6. Reinstein DZ, Carp GI, Archer TJ, Gobbe M. Outcomes of small incision lenticule extraction (SMILE) in low myopia. J Refract Surg. 2014;30:812–818. Erratum in: J Refract Surg. 2015;31:60. doi:10.3928/1081597X-20141113-07 [CrossRef]
  7. Chan TC, Ng AL, Cheng GP, et al. Vector analysis of astigmatic correction after small-incision lenticule extraction and femtosecond-assisted LASIK for low to moderate myopic astigmatism. Br J Ophthalmol. 2016;100:553–559. doi:10.1136/bjophthalmol-2015-307238 [CrossRef]
  8. Ivarsen A, Asp S, Hjortdal J. Safety and complications of more than 1500 small-incision lenticule extraction procedures. Ophthalmology. 2014;121:822–828. doi:10.1016/j.ophtha.2013.11.006 [CrossRef]
  9. Ramirez-Miranda A, Ramirez-Luquin T, Navas A, Graue-Hernandez EO. Refractive lenticule extraction complications. Cornea. 2015;34(suppl 10):S65–S67. doi:10.1097/ICO.0000000000000569 [CrossRef]
  10. Dong Z, Zhou X. Irregular astigmatism after femtosecond laser refractive lenticule extraction. J Cataract Refract Surg. 2013;39:952–954. doi:10.1016/j.jcrs.2013.04.016 [CrossRef]
  11. Tong JY, Cherepanoff S, Males JJ. SMILE rescue: delayed lenticule removal in a patient with high myopia. J Refract Surg. 2017;33:199–202. doi:10.3928/1081597X-20170104-01 [CrossRef]

Characteristics of All Four Cases

ParameterCase 1Case 2Case 3Case 4
Age (y)24232226
GenderFMMF
EyeODOSOSOS
Preop refraction (D) (with CDVA)−3.00 −0.50 × 30 (1.0)−4.00 −0.50 × 85 (1.0)−2.25 (1.0)−5.00 −0.37 × 175 (1.0)
Postop refraction (D) (with CDVA)+2.50 −2.00 × 100 (0.9)Failed (0.8)a+1.50 −1.25 × 105 (1.0)+0.75 −1.25 × 125 (1.0)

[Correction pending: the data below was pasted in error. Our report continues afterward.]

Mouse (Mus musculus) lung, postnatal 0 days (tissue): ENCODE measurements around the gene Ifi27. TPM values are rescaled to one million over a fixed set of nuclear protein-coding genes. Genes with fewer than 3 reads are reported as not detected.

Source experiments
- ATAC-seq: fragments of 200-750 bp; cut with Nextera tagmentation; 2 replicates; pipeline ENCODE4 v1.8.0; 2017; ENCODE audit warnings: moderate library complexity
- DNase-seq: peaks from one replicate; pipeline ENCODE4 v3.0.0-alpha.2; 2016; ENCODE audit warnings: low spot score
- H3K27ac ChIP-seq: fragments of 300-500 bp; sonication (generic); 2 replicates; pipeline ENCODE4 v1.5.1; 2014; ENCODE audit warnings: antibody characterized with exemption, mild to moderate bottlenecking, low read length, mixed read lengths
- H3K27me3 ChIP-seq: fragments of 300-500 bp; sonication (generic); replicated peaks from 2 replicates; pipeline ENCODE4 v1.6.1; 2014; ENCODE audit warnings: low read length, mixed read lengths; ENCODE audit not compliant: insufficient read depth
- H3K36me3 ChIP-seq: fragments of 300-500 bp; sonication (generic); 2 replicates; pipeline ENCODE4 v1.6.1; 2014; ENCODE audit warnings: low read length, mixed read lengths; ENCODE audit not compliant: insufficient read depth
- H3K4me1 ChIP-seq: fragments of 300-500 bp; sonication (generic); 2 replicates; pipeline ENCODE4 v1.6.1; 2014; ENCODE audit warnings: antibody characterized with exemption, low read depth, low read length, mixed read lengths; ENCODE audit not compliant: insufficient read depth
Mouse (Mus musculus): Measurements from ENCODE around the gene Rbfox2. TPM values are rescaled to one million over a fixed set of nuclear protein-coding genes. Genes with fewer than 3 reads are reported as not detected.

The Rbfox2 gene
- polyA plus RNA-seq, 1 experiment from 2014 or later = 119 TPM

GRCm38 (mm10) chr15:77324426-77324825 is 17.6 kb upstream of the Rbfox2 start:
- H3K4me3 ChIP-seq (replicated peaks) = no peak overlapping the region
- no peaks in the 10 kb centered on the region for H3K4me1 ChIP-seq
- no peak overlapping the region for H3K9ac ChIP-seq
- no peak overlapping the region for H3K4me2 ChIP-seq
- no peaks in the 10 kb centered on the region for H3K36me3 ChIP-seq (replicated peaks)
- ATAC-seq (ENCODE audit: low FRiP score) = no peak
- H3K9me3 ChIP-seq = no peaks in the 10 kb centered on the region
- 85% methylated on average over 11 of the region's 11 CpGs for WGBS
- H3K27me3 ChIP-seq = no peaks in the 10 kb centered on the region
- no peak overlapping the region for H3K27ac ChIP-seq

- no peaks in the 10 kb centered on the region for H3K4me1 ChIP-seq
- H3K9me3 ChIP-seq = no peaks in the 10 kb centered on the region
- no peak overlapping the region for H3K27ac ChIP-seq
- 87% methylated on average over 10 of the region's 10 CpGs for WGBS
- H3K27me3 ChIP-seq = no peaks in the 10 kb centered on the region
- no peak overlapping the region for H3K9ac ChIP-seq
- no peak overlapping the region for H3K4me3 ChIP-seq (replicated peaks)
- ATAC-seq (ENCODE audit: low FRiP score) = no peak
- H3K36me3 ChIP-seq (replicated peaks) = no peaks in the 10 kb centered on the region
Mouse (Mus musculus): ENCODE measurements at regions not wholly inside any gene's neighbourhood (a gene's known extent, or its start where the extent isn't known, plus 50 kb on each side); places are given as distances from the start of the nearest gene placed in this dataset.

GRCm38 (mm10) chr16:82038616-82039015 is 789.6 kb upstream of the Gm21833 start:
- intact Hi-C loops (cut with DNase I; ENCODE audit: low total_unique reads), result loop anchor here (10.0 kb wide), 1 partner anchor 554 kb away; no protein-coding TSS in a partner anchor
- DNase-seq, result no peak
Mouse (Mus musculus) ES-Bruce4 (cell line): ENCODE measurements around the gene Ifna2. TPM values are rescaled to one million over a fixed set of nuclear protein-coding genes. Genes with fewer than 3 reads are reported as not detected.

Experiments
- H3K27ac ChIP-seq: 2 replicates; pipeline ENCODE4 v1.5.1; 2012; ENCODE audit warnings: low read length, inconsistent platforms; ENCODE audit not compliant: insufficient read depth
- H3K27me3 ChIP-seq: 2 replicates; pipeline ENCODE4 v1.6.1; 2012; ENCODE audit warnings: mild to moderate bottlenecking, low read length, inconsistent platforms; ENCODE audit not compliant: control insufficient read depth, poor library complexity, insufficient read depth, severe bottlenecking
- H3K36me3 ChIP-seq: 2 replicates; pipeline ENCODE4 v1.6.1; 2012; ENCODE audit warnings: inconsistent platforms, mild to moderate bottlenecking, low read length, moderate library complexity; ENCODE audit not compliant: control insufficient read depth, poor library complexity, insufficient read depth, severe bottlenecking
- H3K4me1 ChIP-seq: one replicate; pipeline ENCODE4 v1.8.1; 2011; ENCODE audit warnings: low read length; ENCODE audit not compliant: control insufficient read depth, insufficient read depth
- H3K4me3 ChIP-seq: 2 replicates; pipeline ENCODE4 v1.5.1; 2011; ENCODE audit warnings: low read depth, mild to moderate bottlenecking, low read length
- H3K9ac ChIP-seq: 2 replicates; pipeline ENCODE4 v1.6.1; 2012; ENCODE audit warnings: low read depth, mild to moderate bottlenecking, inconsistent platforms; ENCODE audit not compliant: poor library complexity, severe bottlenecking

Postop UDVA (additional symptoms) (decimal)0.40.50.70.6; monocular diplopia
Site of remnantInferiorInferotemporalInferotemporalInferior
Remnant removal dateDay 2Day 10Day 9Month 1
1 day after remnant removal refraction (D) (with CDVA)pl −0.50 × 100 (1.0)−0.75 −0.50 × 80 (1.0)+0.75 −0.50 × 125 (1.0)pl −1.00 × 135 (0.9)
UDVA 1 day after remnant removal (decimal)0.80.80.90.6
3-month follow-up refraction (D) (with CDVA)+0.50 −0.25 × 180 (1.0)pl −0.25 × 105 (1.0)+0.25 (1.0)pl (1.0)
3-month follow-up UDVA (decimal)1.00.91.01.0
Authors

From the Department of Ophthalmology, LKS Faculty of Medicine, The University of Hong Kong, Hong Kong SAR (ALKN); Hong Kong Laser Eye Center, Central, Hong Kong SAR (PSKK); and the Department of Ophthalmology and Visual Sciences, The Chinese University of Hong Kong, Kowloon, Hong Kong SAR (TCYC).

The authors have no financial or proprietary interest in the materials presented herein.

AUTHOR CONTRIBUTIONS

Study concept and design (ALKN, PSKK, TCYC); data collection (ALKN, PSKK, TCYC); analysis and interpretation of data (ALKN, PSKK, TCYC); writing the manuscript (ALKN); critical revision of the manuscript (PSKK, TCYC); administrative, technical, or material support (PSKK); supervision (PSKK)

Correspondence: Peter S.K. Kwok, FRCSEd (Ophth), Hong Kong Laser Eye Center, 9/F, New World Tower 2, 18 Queen's Road, Central, Hong Kong SAR. E-mail: skkwok@hotmail.com

Received: May 06, 2017
Accepted: July 20, 2017

10.3928/1081597X-20170721-01